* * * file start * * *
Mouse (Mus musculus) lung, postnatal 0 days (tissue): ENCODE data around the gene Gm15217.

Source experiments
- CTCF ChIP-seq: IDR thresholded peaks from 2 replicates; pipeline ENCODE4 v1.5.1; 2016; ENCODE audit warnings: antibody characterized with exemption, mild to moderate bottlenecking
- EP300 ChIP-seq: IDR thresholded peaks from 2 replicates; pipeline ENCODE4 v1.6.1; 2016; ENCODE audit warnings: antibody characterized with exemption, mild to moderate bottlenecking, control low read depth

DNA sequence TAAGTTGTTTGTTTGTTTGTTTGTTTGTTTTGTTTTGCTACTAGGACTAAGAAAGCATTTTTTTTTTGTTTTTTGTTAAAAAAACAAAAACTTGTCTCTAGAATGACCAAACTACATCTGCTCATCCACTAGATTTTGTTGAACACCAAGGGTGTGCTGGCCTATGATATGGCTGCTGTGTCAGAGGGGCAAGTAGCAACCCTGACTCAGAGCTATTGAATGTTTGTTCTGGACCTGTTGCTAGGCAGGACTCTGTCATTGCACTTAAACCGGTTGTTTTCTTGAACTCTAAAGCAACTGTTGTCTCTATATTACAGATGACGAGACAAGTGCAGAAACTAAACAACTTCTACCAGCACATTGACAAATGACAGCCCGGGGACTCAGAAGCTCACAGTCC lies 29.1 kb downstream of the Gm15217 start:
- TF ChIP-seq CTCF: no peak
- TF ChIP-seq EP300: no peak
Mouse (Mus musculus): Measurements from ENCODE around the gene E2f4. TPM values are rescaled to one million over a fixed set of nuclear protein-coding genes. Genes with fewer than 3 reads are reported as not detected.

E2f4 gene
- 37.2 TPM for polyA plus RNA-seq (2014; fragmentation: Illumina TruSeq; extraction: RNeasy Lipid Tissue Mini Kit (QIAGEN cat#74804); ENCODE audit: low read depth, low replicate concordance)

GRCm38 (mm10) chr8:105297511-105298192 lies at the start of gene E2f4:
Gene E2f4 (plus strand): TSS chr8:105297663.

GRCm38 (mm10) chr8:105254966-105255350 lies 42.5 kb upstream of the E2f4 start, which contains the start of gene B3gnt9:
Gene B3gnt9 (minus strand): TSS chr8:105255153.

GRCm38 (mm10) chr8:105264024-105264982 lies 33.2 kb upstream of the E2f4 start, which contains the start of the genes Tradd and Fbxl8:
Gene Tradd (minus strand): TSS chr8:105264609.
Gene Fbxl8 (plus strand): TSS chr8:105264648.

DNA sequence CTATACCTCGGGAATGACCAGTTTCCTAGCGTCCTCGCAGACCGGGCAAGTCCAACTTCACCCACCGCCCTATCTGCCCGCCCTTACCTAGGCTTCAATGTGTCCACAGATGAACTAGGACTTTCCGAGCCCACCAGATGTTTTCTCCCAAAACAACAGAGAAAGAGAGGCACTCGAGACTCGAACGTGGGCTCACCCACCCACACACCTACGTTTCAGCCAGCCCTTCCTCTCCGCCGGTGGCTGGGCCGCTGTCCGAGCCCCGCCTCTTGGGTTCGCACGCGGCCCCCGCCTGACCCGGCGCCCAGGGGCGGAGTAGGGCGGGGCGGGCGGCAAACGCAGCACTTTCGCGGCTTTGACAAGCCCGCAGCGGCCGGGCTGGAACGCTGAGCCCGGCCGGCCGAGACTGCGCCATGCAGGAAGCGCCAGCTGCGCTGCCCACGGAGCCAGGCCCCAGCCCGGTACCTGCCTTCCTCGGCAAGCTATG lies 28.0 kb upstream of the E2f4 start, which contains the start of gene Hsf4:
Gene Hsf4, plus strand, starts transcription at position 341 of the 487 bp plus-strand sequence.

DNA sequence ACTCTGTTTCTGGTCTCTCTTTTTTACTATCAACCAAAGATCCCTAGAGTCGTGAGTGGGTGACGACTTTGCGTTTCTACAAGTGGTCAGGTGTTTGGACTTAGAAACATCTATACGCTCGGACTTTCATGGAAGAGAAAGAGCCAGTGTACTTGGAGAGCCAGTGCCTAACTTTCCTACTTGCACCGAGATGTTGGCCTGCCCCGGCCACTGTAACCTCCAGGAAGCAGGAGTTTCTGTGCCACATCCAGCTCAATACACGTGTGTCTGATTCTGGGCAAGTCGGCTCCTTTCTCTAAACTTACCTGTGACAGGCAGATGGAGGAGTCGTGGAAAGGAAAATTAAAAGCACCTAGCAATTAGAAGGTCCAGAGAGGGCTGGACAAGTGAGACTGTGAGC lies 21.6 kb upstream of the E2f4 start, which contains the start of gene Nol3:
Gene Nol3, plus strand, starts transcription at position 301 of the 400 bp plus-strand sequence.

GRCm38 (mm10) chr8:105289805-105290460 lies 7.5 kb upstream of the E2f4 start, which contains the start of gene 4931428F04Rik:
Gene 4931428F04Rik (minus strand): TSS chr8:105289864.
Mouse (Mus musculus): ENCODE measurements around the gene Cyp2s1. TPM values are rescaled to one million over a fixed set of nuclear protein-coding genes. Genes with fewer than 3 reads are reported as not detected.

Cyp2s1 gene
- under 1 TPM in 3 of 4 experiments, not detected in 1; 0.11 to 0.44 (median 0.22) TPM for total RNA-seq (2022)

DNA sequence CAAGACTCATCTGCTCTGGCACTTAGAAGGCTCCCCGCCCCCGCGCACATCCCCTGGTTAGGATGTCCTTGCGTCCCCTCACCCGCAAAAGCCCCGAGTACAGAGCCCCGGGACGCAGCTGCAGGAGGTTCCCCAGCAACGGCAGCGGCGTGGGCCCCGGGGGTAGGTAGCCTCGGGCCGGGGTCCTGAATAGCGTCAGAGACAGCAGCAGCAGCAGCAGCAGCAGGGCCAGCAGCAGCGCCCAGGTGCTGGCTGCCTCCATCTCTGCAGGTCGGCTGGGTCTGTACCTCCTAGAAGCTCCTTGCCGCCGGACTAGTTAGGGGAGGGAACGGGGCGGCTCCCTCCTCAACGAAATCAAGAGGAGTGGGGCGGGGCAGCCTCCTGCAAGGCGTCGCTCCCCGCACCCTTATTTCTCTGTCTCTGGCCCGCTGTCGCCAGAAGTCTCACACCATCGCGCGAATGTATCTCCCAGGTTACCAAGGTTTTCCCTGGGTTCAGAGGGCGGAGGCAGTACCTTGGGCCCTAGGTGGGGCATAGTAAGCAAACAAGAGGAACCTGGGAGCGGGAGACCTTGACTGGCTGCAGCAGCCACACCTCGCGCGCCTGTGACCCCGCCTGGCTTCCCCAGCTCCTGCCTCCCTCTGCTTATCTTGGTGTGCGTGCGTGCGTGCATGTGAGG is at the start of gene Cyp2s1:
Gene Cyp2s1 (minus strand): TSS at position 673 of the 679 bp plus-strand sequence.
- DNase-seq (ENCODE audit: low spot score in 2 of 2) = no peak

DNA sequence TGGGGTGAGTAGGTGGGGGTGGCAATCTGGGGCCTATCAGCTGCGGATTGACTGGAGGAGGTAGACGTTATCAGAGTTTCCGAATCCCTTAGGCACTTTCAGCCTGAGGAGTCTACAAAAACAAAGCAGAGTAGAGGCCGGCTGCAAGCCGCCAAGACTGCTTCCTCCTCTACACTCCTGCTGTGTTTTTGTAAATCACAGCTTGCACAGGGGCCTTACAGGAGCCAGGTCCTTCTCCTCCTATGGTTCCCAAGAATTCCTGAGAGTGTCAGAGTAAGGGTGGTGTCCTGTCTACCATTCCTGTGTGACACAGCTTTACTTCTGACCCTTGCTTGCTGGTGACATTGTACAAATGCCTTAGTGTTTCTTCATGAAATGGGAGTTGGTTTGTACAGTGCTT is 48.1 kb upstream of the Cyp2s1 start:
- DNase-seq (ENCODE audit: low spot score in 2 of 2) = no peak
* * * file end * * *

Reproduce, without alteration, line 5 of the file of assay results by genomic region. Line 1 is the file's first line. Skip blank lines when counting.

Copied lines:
DNA sequence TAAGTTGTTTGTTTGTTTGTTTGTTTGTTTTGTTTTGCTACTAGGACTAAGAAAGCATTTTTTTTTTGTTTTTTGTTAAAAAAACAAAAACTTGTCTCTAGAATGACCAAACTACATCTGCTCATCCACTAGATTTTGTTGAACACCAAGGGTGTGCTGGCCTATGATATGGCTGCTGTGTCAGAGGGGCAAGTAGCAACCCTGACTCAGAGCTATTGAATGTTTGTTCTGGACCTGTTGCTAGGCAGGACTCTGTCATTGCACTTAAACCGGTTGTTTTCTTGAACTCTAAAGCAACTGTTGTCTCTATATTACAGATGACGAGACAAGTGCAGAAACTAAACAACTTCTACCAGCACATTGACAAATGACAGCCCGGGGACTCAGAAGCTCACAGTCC lies 29.1 kb downstream of the Gm15217 start: